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U.S. Fish and Wildlife Service Agrees to Resume Reintroduction of Red Wolves

— August 11, 2023

The U.S. Fish and Wildlife Service had earlier suspended its wild red wolf reintroduction program, possibly due to heightened political pressure.

The U.S. Fish and Wildlife Service has agreed to continue releasing red wolves into the wild to fulfill the terms of a legal settlement.

According to National Public Radio, the agency agreed on Wednesday to participate in an eight-year plan to supplement wild red wolf populations by releasing captive-born animals in North Carolina.

N.P.R. notes that scarcely 30 red wolves are believed to remain in the wild.

The lawsuit, adds N.P.R., was filed by the Southern Environmental Law Center on behalf of the Red Wolf Coalition, Defenders of Wildlife, and the Animal Welfare Institute. In their complaint, the organizations claimed that the United State Fish and Wildlife Service had violated the federal Endangered Species Act by making critical concessions to politicians and agriculture lobbyists.

A gavel. Image via Wikimedia Commons via Flickr/user: Brian Turner. (CCA-BY-2.0).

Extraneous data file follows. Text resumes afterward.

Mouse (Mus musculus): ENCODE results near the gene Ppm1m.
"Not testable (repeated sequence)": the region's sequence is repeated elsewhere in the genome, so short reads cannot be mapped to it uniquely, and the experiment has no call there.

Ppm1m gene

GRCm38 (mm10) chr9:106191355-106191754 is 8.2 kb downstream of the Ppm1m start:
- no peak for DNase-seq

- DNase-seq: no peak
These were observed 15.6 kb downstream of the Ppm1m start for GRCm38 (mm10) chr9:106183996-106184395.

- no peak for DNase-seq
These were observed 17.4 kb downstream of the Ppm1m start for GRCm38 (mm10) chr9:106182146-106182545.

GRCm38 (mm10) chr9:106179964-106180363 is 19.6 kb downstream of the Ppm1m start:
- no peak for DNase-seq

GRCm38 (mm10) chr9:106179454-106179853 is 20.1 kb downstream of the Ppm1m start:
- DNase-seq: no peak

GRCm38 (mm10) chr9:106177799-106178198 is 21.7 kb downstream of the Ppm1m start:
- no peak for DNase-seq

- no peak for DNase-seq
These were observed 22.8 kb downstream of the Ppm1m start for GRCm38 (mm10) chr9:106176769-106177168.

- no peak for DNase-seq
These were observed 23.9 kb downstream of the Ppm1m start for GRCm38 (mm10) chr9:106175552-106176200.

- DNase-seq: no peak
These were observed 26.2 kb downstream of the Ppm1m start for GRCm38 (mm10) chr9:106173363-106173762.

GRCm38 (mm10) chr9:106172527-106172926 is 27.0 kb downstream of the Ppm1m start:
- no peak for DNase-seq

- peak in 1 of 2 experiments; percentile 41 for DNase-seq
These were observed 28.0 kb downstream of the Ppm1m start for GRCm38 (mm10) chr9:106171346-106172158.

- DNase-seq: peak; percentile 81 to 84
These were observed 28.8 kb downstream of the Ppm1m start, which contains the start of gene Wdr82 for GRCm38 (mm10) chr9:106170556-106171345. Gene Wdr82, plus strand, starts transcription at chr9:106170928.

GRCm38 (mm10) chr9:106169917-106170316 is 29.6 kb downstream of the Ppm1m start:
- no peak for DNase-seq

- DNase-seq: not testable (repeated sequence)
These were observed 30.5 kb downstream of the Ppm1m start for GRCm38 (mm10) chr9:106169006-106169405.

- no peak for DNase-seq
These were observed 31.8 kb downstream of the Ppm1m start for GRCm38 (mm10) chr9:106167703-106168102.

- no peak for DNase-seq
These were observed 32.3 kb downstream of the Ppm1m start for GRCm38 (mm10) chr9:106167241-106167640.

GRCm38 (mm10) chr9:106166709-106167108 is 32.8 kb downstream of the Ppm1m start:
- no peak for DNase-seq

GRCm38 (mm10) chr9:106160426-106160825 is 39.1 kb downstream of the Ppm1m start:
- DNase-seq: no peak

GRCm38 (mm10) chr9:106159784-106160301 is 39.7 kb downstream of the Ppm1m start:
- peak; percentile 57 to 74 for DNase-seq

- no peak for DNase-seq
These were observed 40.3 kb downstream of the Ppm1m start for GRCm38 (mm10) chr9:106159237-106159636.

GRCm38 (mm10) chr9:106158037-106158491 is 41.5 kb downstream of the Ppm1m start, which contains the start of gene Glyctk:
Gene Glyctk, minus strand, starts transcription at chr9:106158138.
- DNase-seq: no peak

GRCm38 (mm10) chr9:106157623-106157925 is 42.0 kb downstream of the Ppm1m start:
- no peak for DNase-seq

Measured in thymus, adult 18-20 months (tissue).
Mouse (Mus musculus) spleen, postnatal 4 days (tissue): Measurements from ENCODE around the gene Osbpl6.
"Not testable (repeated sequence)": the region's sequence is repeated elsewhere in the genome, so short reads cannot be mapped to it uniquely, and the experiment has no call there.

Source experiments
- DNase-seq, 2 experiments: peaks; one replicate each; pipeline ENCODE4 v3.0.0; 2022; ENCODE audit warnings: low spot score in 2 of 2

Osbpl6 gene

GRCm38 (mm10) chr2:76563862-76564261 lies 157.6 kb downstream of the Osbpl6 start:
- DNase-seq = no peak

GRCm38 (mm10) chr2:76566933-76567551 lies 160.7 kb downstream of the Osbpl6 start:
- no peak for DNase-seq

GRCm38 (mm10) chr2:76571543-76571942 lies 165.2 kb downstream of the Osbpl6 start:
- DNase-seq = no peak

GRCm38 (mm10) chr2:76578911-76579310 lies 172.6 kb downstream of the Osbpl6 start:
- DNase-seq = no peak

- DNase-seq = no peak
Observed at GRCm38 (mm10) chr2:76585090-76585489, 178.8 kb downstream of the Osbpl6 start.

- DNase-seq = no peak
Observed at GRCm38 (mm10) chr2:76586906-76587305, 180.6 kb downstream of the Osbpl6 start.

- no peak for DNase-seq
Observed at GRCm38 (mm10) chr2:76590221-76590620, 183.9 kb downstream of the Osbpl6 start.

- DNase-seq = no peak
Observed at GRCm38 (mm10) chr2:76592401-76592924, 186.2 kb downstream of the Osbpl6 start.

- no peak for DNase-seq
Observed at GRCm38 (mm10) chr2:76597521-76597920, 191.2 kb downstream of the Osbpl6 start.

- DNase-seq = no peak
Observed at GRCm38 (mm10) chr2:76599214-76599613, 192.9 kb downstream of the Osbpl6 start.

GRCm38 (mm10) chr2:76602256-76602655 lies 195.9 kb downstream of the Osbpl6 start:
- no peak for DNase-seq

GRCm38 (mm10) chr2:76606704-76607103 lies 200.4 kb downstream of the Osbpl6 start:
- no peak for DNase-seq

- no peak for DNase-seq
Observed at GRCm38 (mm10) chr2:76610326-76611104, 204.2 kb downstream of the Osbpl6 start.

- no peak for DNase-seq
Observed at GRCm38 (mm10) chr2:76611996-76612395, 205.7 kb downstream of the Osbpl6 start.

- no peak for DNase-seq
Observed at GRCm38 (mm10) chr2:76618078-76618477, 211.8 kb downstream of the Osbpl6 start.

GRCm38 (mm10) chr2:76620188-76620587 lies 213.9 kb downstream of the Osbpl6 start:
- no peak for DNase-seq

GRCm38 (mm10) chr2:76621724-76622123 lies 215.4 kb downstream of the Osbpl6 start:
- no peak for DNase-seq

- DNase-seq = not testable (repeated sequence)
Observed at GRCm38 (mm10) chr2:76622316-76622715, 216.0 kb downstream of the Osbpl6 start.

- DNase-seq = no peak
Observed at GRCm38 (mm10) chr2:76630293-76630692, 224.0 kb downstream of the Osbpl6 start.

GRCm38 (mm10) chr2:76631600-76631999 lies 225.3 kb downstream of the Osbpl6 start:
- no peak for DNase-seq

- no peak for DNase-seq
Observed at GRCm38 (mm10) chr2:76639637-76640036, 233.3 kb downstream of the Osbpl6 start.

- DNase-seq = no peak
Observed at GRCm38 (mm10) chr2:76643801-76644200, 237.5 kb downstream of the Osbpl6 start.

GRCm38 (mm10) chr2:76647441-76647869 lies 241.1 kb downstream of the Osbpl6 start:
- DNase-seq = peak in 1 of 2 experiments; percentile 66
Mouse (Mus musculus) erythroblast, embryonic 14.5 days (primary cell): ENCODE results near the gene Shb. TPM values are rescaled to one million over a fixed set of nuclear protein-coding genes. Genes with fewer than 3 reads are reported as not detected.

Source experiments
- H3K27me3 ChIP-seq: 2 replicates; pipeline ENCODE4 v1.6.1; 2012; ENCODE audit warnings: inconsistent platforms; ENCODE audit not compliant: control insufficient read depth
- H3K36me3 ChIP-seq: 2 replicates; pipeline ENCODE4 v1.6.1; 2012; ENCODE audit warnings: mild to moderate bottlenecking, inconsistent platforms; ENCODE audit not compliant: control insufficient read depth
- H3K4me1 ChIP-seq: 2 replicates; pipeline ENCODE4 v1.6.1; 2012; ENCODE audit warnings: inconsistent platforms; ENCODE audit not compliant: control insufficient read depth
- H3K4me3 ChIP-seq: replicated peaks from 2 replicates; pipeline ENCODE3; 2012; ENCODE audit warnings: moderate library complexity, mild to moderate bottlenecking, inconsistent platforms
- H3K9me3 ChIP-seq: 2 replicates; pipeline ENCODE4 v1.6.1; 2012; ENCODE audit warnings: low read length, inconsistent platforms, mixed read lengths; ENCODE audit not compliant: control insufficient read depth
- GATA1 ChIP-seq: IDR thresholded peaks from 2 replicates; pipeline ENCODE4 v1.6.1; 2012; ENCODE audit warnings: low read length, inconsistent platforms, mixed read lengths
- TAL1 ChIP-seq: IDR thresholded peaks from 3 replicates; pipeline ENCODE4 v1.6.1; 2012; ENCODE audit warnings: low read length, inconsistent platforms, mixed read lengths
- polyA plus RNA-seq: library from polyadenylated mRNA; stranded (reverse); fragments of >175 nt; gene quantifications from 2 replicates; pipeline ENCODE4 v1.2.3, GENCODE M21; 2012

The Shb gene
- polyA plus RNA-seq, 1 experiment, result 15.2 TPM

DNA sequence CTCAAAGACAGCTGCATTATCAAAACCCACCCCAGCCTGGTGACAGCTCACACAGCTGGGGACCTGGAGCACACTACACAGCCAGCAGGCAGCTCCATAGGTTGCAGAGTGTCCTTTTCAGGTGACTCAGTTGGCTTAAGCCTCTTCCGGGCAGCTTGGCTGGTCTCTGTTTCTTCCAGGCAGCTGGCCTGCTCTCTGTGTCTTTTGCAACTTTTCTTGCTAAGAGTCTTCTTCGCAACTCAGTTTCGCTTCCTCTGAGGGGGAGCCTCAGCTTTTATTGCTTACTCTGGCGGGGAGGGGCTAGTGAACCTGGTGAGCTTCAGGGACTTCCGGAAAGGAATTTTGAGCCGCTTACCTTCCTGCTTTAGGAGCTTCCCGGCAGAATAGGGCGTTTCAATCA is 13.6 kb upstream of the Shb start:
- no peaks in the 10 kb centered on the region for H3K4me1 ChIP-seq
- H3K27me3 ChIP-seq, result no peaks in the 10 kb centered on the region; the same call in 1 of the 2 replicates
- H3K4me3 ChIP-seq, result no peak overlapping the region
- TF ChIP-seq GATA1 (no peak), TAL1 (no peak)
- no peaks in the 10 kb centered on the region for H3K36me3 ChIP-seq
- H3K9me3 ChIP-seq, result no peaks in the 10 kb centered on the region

Ramona McGee, a senior attorney for the Southern Environmental Law Center’s wildlife program, said that the agreement puts the United States on a “path to restoring the red wolf to its rightful place as a celebrated success story.”

“We hope to see America’s wild red wolves rebound again, with generations born wild and free, as a result of this agreement,” she said.

A spokesperson for the Fish and Wildlife Service said that the agency has spent decades working to rebuild wild red wolf populations, while emphasizing that its initiatives require the public’s support and cooperation.

“We are committed to increasing transparency and communication for red wolf releases and adaptive management actions,” the agency said in a statement. “The success of the Eastern North Carolina Red Wolf Population sets the stage for the Service’s ability to fulfill our responsibility to recover the species – which we cannot do without the local community and our conservation partners.”

Red wolves, writes National Public Radio, were once found across much of the Eastern United States. However, over-hunting and habitat destruction has significantly reduced the wolves’ numbers.

Today, extant wild red wolves occupy only five counties in North Carolina, with a total population of scarcely 30.

While the United States Fish and Wildlife Service launched a largely successful program to re-introduce red wolves in 1987, it suspended operations in 2015, saying that it needed more input from scientists.

The Associated Press said, at the time, that it appeared the suspension coincided with “pressure from conservative politicians and landowners who deemed wolves a nuisance.”

The terms of this latest settlement will oblige the Fish and Wildlife Service to continue working with scientists and other experts to measure the performance of its red wolf recovery plans.


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